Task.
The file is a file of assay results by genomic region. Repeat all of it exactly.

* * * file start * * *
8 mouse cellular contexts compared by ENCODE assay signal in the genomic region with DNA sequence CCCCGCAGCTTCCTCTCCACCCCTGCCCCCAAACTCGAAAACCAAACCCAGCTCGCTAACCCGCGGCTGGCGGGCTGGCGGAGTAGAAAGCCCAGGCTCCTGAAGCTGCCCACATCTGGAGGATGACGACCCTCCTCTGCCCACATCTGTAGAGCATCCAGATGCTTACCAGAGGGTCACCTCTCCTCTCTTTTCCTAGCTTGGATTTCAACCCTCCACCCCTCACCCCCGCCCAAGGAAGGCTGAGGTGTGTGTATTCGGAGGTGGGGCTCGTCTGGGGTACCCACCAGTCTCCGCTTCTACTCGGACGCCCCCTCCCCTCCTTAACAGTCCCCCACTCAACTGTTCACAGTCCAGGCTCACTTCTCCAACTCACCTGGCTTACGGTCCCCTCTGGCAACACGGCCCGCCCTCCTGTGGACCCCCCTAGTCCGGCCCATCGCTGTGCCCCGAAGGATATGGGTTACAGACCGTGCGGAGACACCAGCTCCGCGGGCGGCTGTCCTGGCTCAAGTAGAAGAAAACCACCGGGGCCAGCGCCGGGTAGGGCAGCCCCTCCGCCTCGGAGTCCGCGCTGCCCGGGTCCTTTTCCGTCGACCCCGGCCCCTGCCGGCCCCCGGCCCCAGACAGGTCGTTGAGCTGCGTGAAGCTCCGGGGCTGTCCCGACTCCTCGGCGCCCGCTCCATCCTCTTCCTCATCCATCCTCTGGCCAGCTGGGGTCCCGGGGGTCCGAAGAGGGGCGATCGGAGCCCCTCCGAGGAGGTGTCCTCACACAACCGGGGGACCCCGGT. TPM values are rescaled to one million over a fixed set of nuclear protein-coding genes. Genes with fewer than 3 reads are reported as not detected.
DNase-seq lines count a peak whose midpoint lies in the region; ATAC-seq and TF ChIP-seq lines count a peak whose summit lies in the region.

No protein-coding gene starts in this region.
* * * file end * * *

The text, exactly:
8 mouse cellular contexts compared by ENCODE assay signal in the genomic region with DNA sequence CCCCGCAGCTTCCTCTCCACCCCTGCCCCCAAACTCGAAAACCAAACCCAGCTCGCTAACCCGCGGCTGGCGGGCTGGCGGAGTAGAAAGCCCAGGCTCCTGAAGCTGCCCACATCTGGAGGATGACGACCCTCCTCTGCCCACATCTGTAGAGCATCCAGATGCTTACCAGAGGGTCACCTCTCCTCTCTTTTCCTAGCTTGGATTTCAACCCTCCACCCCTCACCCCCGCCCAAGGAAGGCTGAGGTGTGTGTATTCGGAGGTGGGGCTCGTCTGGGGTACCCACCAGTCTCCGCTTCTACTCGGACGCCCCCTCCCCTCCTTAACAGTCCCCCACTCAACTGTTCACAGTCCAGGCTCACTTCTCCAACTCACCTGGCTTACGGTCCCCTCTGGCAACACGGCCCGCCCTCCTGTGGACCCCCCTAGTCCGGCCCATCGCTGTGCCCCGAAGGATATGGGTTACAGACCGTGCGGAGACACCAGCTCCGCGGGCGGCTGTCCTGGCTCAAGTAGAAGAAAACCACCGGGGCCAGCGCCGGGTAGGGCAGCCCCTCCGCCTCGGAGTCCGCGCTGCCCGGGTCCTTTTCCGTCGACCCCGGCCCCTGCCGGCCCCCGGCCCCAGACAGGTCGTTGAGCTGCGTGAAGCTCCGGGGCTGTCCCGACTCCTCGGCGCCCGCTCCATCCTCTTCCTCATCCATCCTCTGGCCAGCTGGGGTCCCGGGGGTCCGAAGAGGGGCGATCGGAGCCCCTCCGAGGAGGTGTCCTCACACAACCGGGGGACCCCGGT. TPM values are rescaled to one million over a fixed set of nuclear protein-coding genes. Genes with fewer than 3 reads are reported as not detected.
DNase-seq lines count a peak whose midpoint lies in the region; ATAC-seq and TF ChIP-seq lines count a peak whose summit lies in the region.

No protein-coding gene starts in this region.